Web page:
DAF’s are a fast growing element of the charitable giving world. While donor-advised funds have been in existence in some form since the 1930s, during the 1990s, for-profit financial investment firms (such as Fidelity and Vanguard) began to establish affiliated nonprofit organizations to maintain donor-advised fund accounts. Typically, these “commercial” DAFs hire the affiliated for-profit investment firm to manage the investment of the assets in the accounts for a fee that varies based on the balance in the account and the number of annual transactions.
DAF’s are the fastest growing charitable giving vehicle in the US, with an estimated 125,000 donor-advised accounts established, holding over $27 billion in assets. Because the DAF fund itself is charitable organization, Donors receive the maximum tax deduction available, while avoiding excise taxes and other restrictions imposed on private foundations. Since the maximum tax deduction is received by the Donor at the time of the gift, the sponsoring entity administering the DAF gains full control over the contribution, but grants the Donor advisory status. Accordingly, the DAF is not legally bound to the Donor, but make grants to other public charities upon the Donor’s recommendation.
In general, contributions to a DAF are treated as contributions to a public charity, thus providing donors some advantages over private foundations. For example, donors may claim a higher charitable contribution deduction (up to 50% of adjusted gross income (AGI) to a public charity vs. 30% to a private foundation), and donor-advised funds are not subject to restrictions that apply to private foundations, such as self-dealing rules and annual payout requirements.
Donor Advised Funds Defined
Before the adoption of the Pension Protection Act of 2006 (PPA), there was no statutory definition of a DAF. DAF’s are now defined in Section 1231 of the PPA. The 3 primary defining elements of a DAF as set forth in Internal Revenue Code Section 4966 (d) (2) (A) and the regulations thereunder
1. The DAF must be owned and controlled by the sponsoring organization. This is the charitable organization administering and controlling the DAF.
2. The DAF’s funds must be separated from the sponsoring organization’s general fund and each individual DAF must be identified as to the particular funds donor and or donor advisor; and
3. The donor or donor advisor who will be acting on behalf of the DAF must have a reasonable expectation to have a real advisory role with respect to the direction of grant requests to selected charitable and or educational agencies.
Operation of a Donor Advised Fund.
Simply stated DAF’s are segregated funds maintained by a donee charitable organization which is also often referred to as the sponsoring organization. There are exceptions such as Fidelity and Vanguard which can hardly be considered charitable organizations, but that are sponsoring organizations for multiple DAF’s. The role of the sponsor is to administer the participating DAF’s, including investment management. Under most circumstances a Donor may not select how the funds contributed are invested. There are exceptions. Some sponsors provide a selection of investment pools that maybe attractive to some Donors. Many sponsors place limits on the type of property that may be placed in a DAF under their control. A typical restriction might be prohibiting a Donor from donating a parcel of real property that has a mortgage with no offsetting income to cover the expenses of holding the real estate asset.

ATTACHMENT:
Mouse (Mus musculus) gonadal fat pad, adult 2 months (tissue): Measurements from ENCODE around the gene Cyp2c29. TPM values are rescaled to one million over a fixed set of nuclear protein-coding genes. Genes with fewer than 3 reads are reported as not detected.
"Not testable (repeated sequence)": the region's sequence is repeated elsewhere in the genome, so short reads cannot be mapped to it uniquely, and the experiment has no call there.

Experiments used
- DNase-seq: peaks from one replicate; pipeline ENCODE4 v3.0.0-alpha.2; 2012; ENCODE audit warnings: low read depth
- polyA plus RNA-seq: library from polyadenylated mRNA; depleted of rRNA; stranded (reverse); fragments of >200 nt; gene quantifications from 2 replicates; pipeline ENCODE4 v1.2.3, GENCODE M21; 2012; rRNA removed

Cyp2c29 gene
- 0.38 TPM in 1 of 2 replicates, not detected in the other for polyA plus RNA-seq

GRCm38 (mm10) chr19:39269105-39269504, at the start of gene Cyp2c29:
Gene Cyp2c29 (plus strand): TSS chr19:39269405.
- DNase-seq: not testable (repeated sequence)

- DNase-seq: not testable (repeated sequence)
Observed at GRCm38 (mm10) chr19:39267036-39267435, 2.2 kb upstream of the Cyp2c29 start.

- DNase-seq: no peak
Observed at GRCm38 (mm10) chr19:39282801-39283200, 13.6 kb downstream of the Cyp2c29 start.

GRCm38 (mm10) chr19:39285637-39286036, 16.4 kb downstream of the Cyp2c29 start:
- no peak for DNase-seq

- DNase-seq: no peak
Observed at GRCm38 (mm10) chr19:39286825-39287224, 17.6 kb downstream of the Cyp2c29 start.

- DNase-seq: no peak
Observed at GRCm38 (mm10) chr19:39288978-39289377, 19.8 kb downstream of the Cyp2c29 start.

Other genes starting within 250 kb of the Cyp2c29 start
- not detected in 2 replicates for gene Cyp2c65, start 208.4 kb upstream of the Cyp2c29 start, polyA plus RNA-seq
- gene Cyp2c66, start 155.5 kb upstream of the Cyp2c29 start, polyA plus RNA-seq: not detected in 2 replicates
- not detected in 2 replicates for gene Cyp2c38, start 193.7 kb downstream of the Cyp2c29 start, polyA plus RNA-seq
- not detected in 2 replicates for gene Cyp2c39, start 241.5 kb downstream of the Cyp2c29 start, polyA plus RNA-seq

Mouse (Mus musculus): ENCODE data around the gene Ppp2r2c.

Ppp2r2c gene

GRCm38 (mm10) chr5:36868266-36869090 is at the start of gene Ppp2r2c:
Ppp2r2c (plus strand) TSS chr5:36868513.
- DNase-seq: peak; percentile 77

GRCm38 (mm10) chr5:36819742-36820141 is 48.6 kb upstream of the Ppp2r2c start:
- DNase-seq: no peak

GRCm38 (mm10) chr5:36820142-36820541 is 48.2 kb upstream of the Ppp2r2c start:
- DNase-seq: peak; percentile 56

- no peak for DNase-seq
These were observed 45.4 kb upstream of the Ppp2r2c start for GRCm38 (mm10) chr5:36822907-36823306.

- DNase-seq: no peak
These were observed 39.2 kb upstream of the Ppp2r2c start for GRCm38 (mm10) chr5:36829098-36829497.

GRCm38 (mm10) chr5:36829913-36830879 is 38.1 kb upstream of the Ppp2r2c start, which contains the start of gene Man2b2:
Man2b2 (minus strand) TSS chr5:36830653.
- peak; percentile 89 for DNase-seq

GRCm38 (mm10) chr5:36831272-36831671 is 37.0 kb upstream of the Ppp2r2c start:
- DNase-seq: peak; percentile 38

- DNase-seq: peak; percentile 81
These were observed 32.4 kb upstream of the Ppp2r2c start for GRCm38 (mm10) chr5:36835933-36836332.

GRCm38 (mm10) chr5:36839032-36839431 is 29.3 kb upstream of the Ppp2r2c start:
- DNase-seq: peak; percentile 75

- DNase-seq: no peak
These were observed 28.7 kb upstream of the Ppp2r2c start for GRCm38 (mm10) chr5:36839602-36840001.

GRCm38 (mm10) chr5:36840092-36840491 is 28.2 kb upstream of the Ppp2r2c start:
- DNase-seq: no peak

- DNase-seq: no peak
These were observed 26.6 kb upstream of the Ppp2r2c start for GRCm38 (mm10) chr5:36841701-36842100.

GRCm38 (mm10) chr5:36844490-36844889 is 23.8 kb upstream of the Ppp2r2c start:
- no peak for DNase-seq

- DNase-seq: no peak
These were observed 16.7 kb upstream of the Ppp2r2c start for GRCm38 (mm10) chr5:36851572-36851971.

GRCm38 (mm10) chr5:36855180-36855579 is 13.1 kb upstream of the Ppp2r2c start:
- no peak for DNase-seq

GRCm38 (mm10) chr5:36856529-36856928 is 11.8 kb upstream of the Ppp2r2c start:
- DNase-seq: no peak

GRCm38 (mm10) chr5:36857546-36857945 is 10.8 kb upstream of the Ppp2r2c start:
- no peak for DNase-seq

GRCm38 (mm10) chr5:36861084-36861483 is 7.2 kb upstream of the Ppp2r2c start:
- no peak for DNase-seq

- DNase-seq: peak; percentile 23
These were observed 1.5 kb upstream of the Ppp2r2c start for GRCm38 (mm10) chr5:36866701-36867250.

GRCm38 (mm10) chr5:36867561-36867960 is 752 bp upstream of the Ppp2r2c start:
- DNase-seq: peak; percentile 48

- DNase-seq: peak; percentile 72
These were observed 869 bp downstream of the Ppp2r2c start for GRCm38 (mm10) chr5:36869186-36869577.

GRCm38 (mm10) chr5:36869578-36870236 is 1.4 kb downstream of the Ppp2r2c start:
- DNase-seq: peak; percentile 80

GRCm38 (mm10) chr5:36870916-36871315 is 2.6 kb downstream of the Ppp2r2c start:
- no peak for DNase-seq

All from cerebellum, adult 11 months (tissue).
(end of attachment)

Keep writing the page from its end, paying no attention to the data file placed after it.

The gift to the DAF is established by the Donor making an irrevocable contribution of property (i.e. an asset) to the fund. Since the DAF is considered a public charity the Donor receives an income tax deduction upon the transfer of ownership of the property to the fund. The Donor has the ability i.e. the expectation to make recommendations as to grants or distributions from the DAF, subject to the approval of the sponsor. The sponsor makes the final determination as to acceptance or rejection of the recommendation of the Donor advisor of a DAF for a grant or distribution from any DAF under its control. Donors must clearly understand that their expectation of making recommendations for grants and or distributions from the DAF to which they have made a gift is just that a recommendation, the sponsoring organization must and does have the right of final approval over any Donor recommendation for a grant or distribution.
A donor may not satisfy an existing obligation with a grant from a DAF, such as a pledge or prior commitment to make a payment for services rendered or to be rendered from a public charity. A Donor may not derive any direct financial benefit from a grant made from a DAF under his/her control or administration. A donor may not make a grant or distribution to a private foundation.
Contact A.O. “Bud” Headman at email@example.com for more information.
- On November 21, 2012